CONTENT: this White Paper sets out a framework to reduce the EU's vulnerability to the impact of climate change. It builds on the wide-ranging consultation launched in 2007 by the Green Paper on Adapting to Climate Change in Europe and further research efforts that identified action to be taken in the short-term. The framework is designed to evolve as further evidence becomes available. It will complement action by Member States and support wider international efforts to adapt to climate change, particularly in developing countries. The EU

        is working with other partner countries in the United Nations Framework Convention on Climate Change (UNFCCC) towards a post-2012 climate agreement which will address adaptation as well as mitigation. The Commission's proposals in this context are set out in the Communication entitled "Towards a comprehensive climate change agreement in Copenhagen" (COM(2009)0039).

        The EU's framework sets out a two-phase strategic approach to adapting to the impacts of climate change in the EU which complements actions taken by Member States through an integrated and coordinated approach.

        The intention is that phase 1 (2009-2012) will lay the ground work for preparing a comprehensive EU adaptation strategy to be implemented during phase 2, commencing in 2013.

        Phase 1 will focus on four pillars of action:

        1) building a solid knowledge base on the impact and consequences of climate change for the EU;

        2) integrating adaptation into EU key policy areas;

        3) employing a combination of policy instruments (market-based instruments, guidelines, public-private partnerships) to ensure effective delivery of adaptation and;

        4) stepping up international cooperation on adaptation. For phase 1 to be a success, the EU, national, regional and local authorities must cooperate closely.

        The purpose of will be increase understanding climate change and possible adaptation measures and how adaptation can be embedded in key EU policies. Adaptation needs to be mainstreamed into EU policies. This exercise has to be carefully prepared, based on solid scientific and economic analysis. However information content and availability differs widely across regions.

        Impacts of climate change will vary by region, with coastal and mountain areas and flood plains particularly vulnerable. It is for this reason that most adaptation measures will be carried out nationally or regionally. The role of the European Union will be to support these efforts through an integrated and coordinated approach, particularly in cross-border issues and policies which are highly integrated at EU level. Naturally, climate change adaptation will need to be at the heart of all EU policies. Adaptation must also feature prominently in the Union's external policies to assist those countries most affected and cooperate on international adaptation issues with partner countries.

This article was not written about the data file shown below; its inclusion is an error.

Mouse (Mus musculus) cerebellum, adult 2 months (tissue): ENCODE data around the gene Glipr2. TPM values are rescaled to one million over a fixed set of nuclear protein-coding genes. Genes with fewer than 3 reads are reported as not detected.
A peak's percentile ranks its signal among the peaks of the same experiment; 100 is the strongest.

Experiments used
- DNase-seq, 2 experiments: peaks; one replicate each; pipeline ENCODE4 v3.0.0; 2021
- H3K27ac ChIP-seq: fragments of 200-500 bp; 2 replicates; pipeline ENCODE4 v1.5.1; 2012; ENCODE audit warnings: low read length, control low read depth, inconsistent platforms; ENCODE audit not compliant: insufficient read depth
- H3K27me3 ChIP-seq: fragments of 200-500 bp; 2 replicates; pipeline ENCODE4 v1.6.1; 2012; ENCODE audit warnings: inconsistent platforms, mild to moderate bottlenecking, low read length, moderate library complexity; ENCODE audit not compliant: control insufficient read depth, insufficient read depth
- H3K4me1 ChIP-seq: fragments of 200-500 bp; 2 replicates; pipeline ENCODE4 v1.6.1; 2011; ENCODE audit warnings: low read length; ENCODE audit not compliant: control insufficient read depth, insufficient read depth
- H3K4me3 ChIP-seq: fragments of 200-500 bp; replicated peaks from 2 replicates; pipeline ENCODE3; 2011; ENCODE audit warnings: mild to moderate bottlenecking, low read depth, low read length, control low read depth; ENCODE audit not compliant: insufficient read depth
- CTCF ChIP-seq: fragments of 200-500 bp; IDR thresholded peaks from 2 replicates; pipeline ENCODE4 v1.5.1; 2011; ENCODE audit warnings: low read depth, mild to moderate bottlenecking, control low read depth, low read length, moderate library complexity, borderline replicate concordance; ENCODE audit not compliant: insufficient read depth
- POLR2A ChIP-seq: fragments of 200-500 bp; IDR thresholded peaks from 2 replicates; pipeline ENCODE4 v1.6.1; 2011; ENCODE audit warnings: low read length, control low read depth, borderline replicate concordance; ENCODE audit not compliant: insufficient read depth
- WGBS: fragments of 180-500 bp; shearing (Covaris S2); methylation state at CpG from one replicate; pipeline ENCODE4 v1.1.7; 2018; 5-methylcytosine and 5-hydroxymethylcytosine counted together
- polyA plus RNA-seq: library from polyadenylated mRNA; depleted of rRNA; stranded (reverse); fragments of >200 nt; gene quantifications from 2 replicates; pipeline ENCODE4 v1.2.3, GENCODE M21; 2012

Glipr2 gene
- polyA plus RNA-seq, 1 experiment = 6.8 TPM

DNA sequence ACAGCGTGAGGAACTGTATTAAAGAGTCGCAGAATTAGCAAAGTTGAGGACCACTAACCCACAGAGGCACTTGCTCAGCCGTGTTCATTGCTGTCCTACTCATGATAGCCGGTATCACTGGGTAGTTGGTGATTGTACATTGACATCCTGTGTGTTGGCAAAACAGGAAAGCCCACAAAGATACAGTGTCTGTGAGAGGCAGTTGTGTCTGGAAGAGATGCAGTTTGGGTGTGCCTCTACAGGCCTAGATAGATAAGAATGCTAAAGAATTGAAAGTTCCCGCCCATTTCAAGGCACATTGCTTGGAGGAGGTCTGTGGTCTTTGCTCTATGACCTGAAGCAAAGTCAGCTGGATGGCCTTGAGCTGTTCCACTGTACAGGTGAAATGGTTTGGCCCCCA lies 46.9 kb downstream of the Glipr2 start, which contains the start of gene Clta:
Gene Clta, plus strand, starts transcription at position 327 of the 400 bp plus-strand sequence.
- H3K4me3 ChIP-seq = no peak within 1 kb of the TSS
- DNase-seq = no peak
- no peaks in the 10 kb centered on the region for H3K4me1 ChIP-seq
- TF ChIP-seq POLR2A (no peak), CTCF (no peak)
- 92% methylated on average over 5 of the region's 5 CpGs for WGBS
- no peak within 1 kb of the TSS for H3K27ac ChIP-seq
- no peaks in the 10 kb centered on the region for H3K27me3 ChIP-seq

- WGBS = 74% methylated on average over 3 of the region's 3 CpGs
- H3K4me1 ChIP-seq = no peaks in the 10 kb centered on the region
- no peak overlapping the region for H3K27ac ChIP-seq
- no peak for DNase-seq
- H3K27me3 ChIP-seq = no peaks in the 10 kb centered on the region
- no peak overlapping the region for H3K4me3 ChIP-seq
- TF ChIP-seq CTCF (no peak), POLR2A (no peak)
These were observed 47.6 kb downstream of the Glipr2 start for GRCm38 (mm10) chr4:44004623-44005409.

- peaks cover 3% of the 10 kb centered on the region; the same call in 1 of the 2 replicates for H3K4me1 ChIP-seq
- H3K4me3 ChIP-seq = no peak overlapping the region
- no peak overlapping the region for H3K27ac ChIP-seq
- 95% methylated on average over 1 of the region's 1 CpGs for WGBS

To support cooperation on adaptation and with a view to taking this framework forward, the Commission intends to set up an Impact and Adaptation Steering Group (IASG) and provide the secretariat (after the usual evaluation of the organisational and resources impact of this action). This group will be composed of representatives from the EU Member States involved in the formulation of national and regional adaptation programmes and will consult with representatives from civil society and the scientific community. The Steering Group will be supported by a number of technical groups, who will deal specifically with developments in key sectors (agriculture and forestry, biodiversity, water, oceans and seas, energy, health etc.).

        Moreover, by 2011, the Commission will: (i) establish a Clearing House Mechanism for exchange information on climate change impacts in which to exchange information on climate change risks, impacts and best practices; (ii) develop methods, models, data sets and prediction tools; (iii) develop indicators to better monitor the impact of climate change, including vulnerability impacts, and progress on adaptation; (iv) assess the cost and benefit of adaptation options.